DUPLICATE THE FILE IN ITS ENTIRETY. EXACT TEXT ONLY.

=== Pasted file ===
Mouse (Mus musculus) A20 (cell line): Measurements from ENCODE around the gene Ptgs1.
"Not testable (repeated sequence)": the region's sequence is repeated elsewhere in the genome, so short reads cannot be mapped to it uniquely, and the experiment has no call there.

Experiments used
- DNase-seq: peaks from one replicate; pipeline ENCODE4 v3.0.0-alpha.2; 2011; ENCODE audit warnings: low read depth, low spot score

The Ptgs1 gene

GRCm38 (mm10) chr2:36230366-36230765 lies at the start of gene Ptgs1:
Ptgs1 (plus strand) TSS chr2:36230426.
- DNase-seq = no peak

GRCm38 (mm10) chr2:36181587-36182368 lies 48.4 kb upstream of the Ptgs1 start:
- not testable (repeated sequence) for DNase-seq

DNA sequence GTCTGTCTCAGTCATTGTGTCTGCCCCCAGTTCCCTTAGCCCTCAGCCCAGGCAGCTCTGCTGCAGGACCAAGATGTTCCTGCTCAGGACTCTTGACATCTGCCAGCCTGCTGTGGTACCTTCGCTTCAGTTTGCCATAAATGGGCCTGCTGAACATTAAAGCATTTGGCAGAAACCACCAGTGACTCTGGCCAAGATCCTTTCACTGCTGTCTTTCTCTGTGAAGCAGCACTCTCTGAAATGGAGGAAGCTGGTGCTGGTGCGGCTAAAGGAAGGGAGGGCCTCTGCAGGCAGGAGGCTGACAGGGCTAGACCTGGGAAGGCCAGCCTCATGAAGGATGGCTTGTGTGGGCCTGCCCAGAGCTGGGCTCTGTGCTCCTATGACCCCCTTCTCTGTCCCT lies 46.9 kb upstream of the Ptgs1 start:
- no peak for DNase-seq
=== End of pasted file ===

Mouse (Mus musculus) A20 (cell line): Measurements from ENCODE around the gene Ptgs1.
"Not testable (repeated sequence)": the region's sequence is repeated elsewhere in the genome, so short reads cannot be mapped to it uniquely, and the experiment has no call there.

Experiments used
- DNase-seq: peaks from one replicate; pipeline ENCODE4 v3.0.0-alpha.2; 2011; ENCODE audit warnings: low read depth, low spot score

The Ptgs1 gene

GRCm38 (mm10) chr2:36230366-36230765 lies at the start of gene Ptgs1:
Ptgs1 (plus strand) TSS chr2:36230426.
- DNase-seq = no peak

GRCm38 (mm10) chr2:36181587-36182368 lies 48.4 kb upstream of the Ptgs1 start:
- not testable (repeated sequence) for DNase-seq

DNA sequence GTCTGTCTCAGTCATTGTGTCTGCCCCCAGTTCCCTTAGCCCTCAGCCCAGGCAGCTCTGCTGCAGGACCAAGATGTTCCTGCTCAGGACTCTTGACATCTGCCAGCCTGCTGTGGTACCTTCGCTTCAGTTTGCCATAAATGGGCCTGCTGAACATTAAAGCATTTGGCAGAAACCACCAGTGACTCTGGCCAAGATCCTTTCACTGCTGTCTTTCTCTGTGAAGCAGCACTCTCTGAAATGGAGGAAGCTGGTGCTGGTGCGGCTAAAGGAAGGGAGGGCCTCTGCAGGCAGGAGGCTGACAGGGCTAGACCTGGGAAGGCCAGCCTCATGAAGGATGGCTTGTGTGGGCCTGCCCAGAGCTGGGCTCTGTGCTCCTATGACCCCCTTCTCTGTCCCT lies 46.9 kb upstream of the Ptgs1 start:
- no peak for DNase-seq